TRICARE, the U.S. military health program, has reported a massive breach affecting protected health information for 4.9 million patients in 10 states treated in San Antonio military facilities between 1992 and Sept. 7, 2011.
Despite the fact that the PHI of 4.9 million patients has potentially been compromised, Tricare is apparently not treating this incident as a breach that requires notification because:
judged to be low despite the data
The is the very thing that consumer groups (and some legislators) feared would happen when HHS introduced the "harm threshold" analysis into the breach notification decision. At least some legislators (and apparently the White House) had a problem with the "harm threshold" issue (i.e. determined solely by the covered entity) and others claimed that this "harm threshold" was NEVER the intent of the law and that HHS went too far in introducing it into the regulations.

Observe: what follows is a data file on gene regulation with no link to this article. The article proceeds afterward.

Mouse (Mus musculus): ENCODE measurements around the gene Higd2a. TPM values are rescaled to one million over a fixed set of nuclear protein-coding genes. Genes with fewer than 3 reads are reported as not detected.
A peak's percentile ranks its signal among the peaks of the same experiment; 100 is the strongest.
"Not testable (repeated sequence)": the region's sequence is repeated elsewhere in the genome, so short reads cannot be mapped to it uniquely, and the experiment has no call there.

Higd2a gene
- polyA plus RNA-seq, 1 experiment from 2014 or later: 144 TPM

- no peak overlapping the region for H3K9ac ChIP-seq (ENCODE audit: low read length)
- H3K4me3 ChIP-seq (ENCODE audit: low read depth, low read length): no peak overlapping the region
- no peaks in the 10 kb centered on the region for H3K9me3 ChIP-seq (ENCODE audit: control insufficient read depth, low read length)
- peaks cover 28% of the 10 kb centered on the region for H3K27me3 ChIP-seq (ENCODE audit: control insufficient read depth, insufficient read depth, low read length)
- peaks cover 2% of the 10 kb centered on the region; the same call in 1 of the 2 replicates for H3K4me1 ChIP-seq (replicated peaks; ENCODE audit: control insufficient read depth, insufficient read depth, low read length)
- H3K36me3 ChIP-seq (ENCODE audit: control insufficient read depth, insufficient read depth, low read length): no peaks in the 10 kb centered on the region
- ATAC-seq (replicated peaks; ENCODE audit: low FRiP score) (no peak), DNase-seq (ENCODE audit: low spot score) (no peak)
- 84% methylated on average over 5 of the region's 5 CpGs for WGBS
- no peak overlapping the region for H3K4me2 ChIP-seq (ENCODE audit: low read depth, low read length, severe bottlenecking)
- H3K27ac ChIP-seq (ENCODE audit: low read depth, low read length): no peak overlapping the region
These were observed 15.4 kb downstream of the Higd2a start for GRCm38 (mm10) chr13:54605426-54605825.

Looks like TRICARE has elected to add fuel to the fire. We believe that this is likely to backfire and to strengthen the hand of those pushing for regulations that could not so readily be side stepped. The State Attorney General in Texas may have the last word on this one and it is likely that HHS will be pushed to do an investigation.
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